But back to David and Jason. Their complex yet familiar relationship forms the real crux of the story. With so much history (some of which is explained to us), you can only imagine the weariness David feels by this point. He'll find himself on the floor with Jason, like a couple of little boys, peering down at a map of the Pacific, gazing at the floating paradise, the place where it will all be made right. Far away from the rust of Atlantic City, another locale of the "Lost and Found" so titled in the BBS collection. David's been in this scenario before, and part of the skill of Nicholson's work here is the way he conveys the cynicism as he listens to Dern nary take a breath, each word always a hustle of some sort.

Nicholson's nuances, posture, and reactions are all not only believable as that of a nerdish intellectual, but also as that of a relative who feels he cannot save his own. He truly loves his sibling, and a hug they share midway though the movie is genuine and painful. Nicholson conveys love and a certain resigned acknowledegment in mre eseconds of screen time. David does indeed love his brother, will try to dispense some sanity and order, but things don't look promising, especially after David finally sits down for a chat with Lester (played by Scatman Crothers, who has stated that this was his favorite role of his career)and learns what is truly happening. It isn't so much informative as it is confirming.

THE KING OF MARVIN GARDENS is another neglected gem of the 70s, an original, lacerating drama fueled by Jacob Brackman's observant script and Rafelson's patient direction. Following the triumph of FIVE EASY PIECES two years eariler, Rafelson and Nicholson again create a vivid Americana where the Dream is constantly interrupted by the stark reality. Rafelson keeps the camera still most of the time, giving the actors their space, but allowing Kovacs to frame them so artfully, whether in hotel rooms or empty auditoriums as they act out a mock Miss America pageant (a very telling scene), with Jessica as the crowned beauty. The characters themselves seem as worn out, as past their prime as the city itself.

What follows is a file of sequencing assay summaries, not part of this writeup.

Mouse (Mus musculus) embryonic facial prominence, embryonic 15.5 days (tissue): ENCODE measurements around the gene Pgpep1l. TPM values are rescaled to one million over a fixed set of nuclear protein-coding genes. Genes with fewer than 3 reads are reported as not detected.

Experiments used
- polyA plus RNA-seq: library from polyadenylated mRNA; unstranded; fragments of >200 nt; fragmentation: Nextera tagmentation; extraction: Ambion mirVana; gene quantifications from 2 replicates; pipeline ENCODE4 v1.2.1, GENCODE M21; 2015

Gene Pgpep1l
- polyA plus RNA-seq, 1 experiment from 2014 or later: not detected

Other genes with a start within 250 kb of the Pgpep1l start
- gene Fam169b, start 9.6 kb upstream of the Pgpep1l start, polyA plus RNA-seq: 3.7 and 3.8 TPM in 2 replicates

Where does that leave Sally? Her own dream crumbles daily as she realizes her life with Jason is listless and his desire towards her is being eroded by the younger woman. Here further explains MARVIN GARDENS' worth, the acting. Burtsyn is just great as the hysterical and sad hanger-on who will actually come to acknowledgment (her bonfire scene is powerful) before her final catharsis. Dern nails Jason with a pathetic yet unwavering confidence that holds to the end. Robinson is of course the least accomplished but she acquits herself well enough as a perhaps not so shallow young woman. Crothers only has 2 scenes but he's mighty fine as the underworld financeer. During Rafelson's selected scene commentary, he tells a great story of how he later visited Crothers and Nicholson on the set of THE SHINING, the former venting his frustrations with Stanley Kubrick's legendary perfectionism. "'I can't believe that motherfucker,'" Rafelson recalls Crothers relaying, "'how this MF makes me do a hundred takes, what's the difference the way I said this the first time and the fiftieth...?'" It's quite funny. Rafelson states that Nicholson loves telling that story himself as well.

And Nicholson is really why THE KING OF MARVIN GARDENS is worth the effort. It was so surprising to see him disappear into this low key character, only occasionally flashing those familiar brows and teeth, more often hunching his shoulders and averting his eyes. After years of watching his wild performances in THE LAST DETAIL, ONE FLEW OVER THE CUCKOO'S NEST, THE SHINING, CARNAL KNOWLEDGE, and so many others, I felt like I was watching a true artist at work, not just flashing the goods or perpetuating his image, like so many actors tend to do. Take note during his final radio monologue. Never maudlin, just heartfelt.

1 comment:

Stephen Ley said...

Loved the film, loved the commentary. And yes, I laughed out loud at Rafelson's retelling of the Kubrick anecdote. It's inconceivable that a film like this (with major stars) would be made today -- which is a sad comment I suppose. The 70s were the golden era of American moviemaking.